Tom Brown's School-days, Volum 2

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B. Tauchnitz, 1888
 

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Side 111 - In this thing the LORD pardon thy servant, that when my master goeth into the house of Rimmon to worship there, and he leaneth on my hand, and I bow myself in the house of Rimmon : when I bow down myself in the house of Rimmon, the LORD pardon thy servant in this thing.
Side 174 - A wet sheet and a flowing sea, A wind that follows fast, And fills the white and rustling sail, And bends the gallant mast; And bends the gallant mast, my boys, While, like the eagle free, Away the good ship flies, and leaves Old England on the lee. O for a soft and gentle wind!
Side 56 - I have found out a gift for my fair; I have found where the wood-pigeons breed; But let me that plunder forbear, She will say 'twas a barbarous deed...
Side 120 - The Holy Supper is kept, indeed, In whatso we share with another's need; Not what we give, but what we share, ! For the gift without the giver is bare; Who gives himself with his alms feeds three, Himself, his hungering neighbor, and me.
Side 35 - If it be so, our God whom we serve is able to deliver us from the burning fiery furnace, and he will deliver us out of thine hand, O king.
Side 115 - And they went every one straight forward. Whither the Spirit was to go, they went ; and they turned not when they went.
Side 1 - Once to every man and nation comes the moment to decide, In the strife of truth with falsehood, for the good or evil side; Some great cause, God's New Messiah, offering each the bloom or blight, Parts the goats upon the left hand and the sheep upon the right; And the choice goes by forever 'twixt that darkness and that light.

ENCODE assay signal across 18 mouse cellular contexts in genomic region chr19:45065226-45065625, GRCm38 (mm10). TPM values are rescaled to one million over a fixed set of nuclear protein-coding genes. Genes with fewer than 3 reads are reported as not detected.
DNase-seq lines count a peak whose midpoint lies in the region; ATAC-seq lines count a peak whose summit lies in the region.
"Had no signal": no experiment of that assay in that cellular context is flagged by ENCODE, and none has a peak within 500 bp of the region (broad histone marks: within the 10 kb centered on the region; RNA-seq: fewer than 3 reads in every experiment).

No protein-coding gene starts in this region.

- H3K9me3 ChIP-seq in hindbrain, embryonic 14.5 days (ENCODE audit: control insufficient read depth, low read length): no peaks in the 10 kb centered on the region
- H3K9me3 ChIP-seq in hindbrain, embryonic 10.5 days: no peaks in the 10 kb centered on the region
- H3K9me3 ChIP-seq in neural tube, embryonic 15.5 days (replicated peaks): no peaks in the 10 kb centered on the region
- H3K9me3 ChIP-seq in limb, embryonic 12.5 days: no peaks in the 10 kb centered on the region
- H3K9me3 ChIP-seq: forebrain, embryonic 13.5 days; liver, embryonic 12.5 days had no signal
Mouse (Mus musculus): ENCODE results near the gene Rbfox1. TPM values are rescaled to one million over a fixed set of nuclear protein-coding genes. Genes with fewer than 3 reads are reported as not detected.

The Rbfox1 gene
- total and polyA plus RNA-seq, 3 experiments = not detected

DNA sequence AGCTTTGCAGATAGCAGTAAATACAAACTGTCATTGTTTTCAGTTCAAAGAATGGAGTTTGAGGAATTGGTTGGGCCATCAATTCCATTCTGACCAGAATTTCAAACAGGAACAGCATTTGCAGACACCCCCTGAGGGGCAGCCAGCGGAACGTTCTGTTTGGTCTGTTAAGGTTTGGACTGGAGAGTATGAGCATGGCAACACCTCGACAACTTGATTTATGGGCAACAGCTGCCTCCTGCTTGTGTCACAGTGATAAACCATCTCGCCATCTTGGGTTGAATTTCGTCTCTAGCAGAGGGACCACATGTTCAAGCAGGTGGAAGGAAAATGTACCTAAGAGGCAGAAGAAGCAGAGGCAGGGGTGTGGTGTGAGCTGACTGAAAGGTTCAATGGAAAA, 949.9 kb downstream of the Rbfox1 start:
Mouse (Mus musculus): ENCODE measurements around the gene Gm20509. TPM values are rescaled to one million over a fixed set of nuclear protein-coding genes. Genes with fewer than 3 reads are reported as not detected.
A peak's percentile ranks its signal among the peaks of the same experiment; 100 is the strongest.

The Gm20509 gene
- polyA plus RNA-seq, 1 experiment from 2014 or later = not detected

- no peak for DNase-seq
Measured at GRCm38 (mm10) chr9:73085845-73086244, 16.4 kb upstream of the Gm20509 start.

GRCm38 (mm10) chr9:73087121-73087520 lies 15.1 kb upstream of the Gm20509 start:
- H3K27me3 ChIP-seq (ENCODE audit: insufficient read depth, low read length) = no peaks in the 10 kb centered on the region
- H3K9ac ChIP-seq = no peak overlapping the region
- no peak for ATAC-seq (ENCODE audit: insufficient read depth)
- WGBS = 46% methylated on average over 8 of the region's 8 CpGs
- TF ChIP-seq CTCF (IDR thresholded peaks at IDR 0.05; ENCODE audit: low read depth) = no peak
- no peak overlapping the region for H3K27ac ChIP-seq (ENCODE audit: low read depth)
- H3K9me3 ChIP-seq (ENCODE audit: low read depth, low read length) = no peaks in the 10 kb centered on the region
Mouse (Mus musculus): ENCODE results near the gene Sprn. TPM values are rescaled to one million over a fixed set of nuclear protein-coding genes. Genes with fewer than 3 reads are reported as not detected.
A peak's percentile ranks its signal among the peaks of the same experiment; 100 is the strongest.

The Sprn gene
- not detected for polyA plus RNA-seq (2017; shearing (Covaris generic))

Side 1 - I HELD it truth, with him who sings To one clear harp in divers tones, That men may rise on stepping-stones Of their dead selves to higher things.
Side 138 - And I will establish my covenant between me and thee, and thy seed after thee, in their generations, for an everlasting covenant, to be a God unto thee, and to thy seed after thee.
Side 15 - The first dawn of comfort came to him in swearing to himself that he would stand by that boy through thick and thin, and cheer him, and help him, and bear his burdens, for the good deed done that night. Then he resolved to write home next day and tell his mother all, and what a coward her son had been. And then peace came to him as he resolved, lastly, to bear his testimony next morning. The morning...

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